Nikita Katsalapov interview with Elena Vaitsekhovskaya: The most important thing now is not to lose leverage that we've got
Once I heard about something being said figure skaters: "With one skate, they lost their entire career". Elena Ilinykh and Nikita Katsalapov won, in the same manner, if not a career, but quite a lot nonetheless. They came to Paris as a team on the verge of slipping into the role of outsiders, and suddenly they turned out to be a team to upset the two-time European champions Nathalie Pechalat/Fabian Bourzat and the Olympic champions Tessa Virtue/Scott Moir.
EV: Nikita, you finished ahead of the French team, what does it mean for you?
NK: Of course, we are very happy to be above Nathalie and Fabian. I think the most difficult thing in competition is to rise up to an occasion if it suddenly turns up. We were given a chance to place ahead of the French at their home. We worked very hard to get closer to the athletes of this level. And now we have only one and very important goal - not to lose our leverage. Of course, we want to be on the podium, to skate in the same warm-up group with champions. We want the audience to remember us and our programs, so there is something to work for.
It's great that we got our personal best scores in Paris as well. It gave us a lot of positive emotions. It really gives a boost, makes it easier to work. As for the preparation for the season, I can say that we worked with pleasure. We spent all our time in Novogosk, we felt that the closer the Grand Prix, the better we get. To be honest, we couldn't wait to go on the ice and show what we've done over the summer at our training base, where no one sees us. I think everything is going as it should for us now. Although some elements are still a little shaky.
EV: We've shown very complex and dangerous lifts in both programs. When you were asked about it at the press-conference, you had such a look on your face as if there wasn't a place on your body left undamaged.
NK: Do you want to see? - with these words Nikita lifts the hem of his jacket, revealing quite a big bruise in the full bloom on his side. - I have another one like that on my hip. I put on a special protection during the practices, but in competitions… Lifts never were our forte.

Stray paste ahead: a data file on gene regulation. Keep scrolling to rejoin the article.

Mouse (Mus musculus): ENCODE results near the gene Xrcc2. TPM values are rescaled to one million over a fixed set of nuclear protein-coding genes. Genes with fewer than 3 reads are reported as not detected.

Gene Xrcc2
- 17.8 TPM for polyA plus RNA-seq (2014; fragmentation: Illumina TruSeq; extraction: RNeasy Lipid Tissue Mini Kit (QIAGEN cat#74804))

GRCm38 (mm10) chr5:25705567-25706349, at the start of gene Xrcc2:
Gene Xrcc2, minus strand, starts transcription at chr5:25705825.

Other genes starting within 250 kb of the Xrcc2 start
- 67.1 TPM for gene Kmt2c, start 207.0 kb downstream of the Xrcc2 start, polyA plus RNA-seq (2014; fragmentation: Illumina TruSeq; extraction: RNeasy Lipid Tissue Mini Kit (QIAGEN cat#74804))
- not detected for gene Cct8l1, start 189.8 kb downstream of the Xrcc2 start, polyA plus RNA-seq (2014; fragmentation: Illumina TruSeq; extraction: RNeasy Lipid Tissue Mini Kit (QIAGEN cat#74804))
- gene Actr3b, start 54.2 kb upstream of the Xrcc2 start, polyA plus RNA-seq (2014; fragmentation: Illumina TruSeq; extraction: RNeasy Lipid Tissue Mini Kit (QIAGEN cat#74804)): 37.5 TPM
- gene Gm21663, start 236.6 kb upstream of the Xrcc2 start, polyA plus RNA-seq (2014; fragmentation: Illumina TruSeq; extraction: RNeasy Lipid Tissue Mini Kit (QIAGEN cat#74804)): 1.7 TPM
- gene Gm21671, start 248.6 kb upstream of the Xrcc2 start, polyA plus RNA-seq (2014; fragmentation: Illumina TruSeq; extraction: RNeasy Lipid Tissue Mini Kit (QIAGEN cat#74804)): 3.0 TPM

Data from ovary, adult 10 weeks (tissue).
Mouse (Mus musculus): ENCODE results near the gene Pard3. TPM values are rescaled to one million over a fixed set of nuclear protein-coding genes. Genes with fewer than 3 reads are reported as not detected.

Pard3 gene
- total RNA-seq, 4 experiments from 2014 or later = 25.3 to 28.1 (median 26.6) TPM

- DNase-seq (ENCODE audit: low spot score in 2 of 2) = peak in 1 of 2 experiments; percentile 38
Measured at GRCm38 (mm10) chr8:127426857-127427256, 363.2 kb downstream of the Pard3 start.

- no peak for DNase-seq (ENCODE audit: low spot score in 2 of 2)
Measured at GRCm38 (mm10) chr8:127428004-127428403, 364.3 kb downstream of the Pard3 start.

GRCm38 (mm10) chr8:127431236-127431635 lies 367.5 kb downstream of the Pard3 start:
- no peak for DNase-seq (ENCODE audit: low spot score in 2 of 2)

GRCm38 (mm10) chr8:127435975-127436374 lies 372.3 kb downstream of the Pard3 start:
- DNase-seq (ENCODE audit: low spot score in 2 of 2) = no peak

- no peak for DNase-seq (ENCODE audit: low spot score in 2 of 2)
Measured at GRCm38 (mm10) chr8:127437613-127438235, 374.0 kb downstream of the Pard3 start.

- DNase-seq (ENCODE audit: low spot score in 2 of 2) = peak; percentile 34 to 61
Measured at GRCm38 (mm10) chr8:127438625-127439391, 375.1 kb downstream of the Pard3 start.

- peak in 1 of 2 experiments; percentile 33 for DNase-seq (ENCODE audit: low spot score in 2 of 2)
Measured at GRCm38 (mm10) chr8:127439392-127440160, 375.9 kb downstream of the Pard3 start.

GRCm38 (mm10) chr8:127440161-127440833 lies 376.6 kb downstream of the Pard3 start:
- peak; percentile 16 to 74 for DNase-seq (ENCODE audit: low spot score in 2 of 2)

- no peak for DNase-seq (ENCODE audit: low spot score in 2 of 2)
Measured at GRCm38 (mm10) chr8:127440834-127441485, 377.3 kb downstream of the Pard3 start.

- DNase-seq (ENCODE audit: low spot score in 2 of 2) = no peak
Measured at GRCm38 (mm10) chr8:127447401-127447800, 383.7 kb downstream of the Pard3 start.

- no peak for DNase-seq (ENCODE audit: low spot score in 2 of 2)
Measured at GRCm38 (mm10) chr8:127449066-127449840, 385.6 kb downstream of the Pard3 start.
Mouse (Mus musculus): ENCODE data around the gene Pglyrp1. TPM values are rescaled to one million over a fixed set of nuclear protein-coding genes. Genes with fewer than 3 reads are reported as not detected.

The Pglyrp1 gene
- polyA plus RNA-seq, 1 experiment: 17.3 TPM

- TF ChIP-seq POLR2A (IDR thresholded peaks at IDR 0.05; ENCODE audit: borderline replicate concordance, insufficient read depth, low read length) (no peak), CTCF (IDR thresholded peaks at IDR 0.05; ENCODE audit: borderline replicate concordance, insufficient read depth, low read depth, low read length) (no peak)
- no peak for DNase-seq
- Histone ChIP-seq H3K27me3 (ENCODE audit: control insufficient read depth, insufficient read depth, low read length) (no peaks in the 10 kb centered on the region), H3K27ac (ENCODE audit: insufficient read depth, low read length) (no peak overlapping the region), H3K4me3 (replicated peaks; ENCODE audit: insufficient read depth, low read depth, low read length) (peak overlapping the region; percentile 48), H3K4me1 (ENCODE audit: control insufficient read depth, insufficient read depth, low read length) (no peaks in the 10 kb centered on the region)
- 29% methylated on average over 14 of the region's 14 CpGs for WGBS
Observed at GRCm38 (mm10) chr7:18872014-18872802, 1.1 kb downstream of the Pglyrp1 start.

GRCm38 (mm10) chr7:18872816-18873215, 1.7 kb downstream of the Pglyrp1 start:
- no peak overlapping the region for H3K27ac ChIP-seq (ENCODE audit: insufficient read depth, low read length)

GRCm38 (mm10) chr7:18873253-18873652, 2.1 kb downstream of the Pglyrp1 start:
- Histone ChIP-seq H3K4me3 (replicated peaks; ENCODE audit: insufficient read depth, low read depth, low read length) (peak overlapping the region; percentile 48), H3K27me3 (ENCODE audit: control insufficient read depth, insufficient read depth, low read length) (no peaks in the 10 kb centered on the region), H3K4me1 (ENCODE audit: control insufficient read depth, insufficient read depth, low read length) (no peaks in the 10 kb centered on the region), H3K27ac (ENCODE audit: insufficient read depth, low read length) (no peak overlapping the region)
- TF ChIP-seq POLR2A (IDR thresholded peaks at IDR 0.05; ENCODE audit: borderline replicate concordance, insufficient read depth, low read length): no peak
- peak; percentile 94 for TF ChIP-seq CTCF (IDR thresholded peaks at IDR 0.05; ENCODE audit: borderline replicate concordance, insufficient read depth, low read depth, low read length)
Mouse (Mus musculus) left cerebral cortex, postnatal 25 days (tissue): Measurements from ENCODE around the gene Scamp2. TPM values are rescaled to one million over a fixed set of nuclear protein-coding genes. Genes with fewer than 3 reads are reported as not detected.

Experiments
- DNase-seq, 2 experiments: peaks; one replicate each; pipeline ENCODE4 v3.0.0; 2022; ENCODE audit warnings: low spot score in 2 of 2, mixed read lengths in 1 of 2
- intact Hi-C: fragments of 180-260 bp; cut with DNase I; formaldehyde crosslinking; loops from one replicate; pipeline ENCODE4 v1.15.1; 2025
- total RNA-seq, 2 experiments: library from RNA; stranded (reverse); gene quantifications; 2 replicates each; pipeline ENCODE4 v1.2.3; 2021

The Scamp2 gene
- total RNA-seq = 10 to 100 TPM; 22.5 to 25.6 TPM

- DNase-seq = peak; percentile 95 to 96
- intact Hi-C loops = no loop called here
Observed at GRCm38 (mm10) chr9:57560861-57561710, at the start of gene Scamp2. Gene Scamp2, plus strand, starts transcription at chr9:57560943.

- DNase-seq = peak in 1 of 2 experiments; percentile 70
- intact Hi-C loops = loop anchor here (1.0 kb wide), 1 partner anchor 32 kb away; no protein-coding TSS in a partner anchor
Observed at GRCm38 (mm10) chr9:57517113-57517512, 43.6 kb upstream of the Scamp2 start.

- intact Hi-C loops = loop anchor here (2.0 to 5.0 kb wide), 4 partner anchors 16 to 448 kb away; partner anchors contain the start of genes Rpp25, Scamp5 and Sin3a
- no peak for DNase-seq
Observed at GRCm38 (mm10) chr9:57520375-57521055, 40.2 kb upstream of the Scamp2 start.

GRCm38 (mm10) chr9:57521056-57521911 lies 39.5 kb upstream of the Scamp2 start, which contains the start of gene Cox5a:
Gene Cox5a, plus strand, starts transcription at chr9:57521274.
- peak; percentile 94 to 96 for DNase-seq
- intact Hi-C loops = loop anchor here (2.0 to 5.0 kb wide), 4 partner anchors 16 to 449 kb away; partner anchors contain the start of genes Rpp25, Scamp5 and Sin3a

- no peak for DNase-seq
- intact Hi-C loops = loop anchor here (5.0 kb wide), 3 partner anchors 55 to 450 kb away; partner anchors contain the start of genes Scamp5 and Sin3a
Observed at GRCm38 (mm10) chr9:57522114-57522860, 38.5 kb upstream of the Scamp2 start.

EV: Did you lack physical force?
NK: I don't know. Cannot answer this question. But in the end of the last season, when we sat down to discuss what we had to do and how, the first question we discussed was about lifts. We invited an expert from Cirque du Soleil, and at the very first summer camp in The U.S. we were already working with him for four-five hours each day. It began with him explaining us the basics: what a lift is, what partners have to do. Roughly speaking, it is like climbing a tree. Little by little, it started working out on the floor. At first we didn't even think of doing it on the ice. We tried many different variants, tried to combine them in different ways, to create something ourselves. When we started putting in on the ice, we had many doubts. But step by step we came up with the best variant.
EV: In single skating, it is usually very difficult to combine the jumps with the rest of the program. How smoothly did lifts blend with your dances?
NK: I wouldn't make such a comparison. Ice dancers skate much more cleanly - they don't fall. But the concentration during the lifts has to be 100%, especially for the lifting partner. It is really dangerous. Not to mention that there are some positions when a fall might cause very serious damage.
EV: After the short dance, you said that functionally you were prepared so well that you can let yourself think about each step. Couldn't you before?
NK: I wouldn't like to compare this season to the previous one. We did a lot of specific work, worked every day with a great expert - Leonid Moiseevich Raitsin. He developed specific exercises for us, different ones for me and Lena. It wasn't anything supernatural, but it was really specific. Not just an exercise for leg muscles strength, but for specific muscles involved in performing the particular lift. We worked with weights, had certain regimen of jogging.
EV: If you compare your skating in Japan and in Paris, what was the difference?
NK: It felt a little but easier for me in Japan. Both times, we aimed to skate cleanly.
EV: Your partner complained about the jet-lag…
NK: I don't want to write it off to something like that. We had great practices in Paris, it was very easy in the short dance, and I can't say we felt very jet-lagged in the free. We skated with power until the end. Of course, when you give it all, the right (supporting) leg starts to hurt. But its' nothing.
EV: What made you happy more: to defeat the French or to get higher technical score than Virtue/Moir?
NK: We were much happier that we skated very well at two events in a row.
EV: But you must have been upset with the scores you got in Japan?
NK: Of course. We didn't get the scores like we got in the short dance in Japan, I think, since we were juniors. But still, we felt positive about our skating.
EV: Didn't you regret not participating in B events prior to the Grand Prix in order to get more mileage on your dances?
NK: We spent so much time on the ice and in the class, that it simply didn't occur to me that we could stop our work and go somewhere to compete. We wanted too badly to skate well in Japan and in Paris.
EV: But you didn't make it to the Final, having finished first alternates. Wouldn't you, in all honesty, wish any of the teams that made the cut to withdraw, allowing you to participate?
NK: I don't think about that.
NK: Why would I? We have an opportunity to work more, and we plan to use it. If it happens as you said, then we use another opportunity and go skate in the Final.
EV: But do you at least regret you are not in the Final?
NK: I wouldn't say that.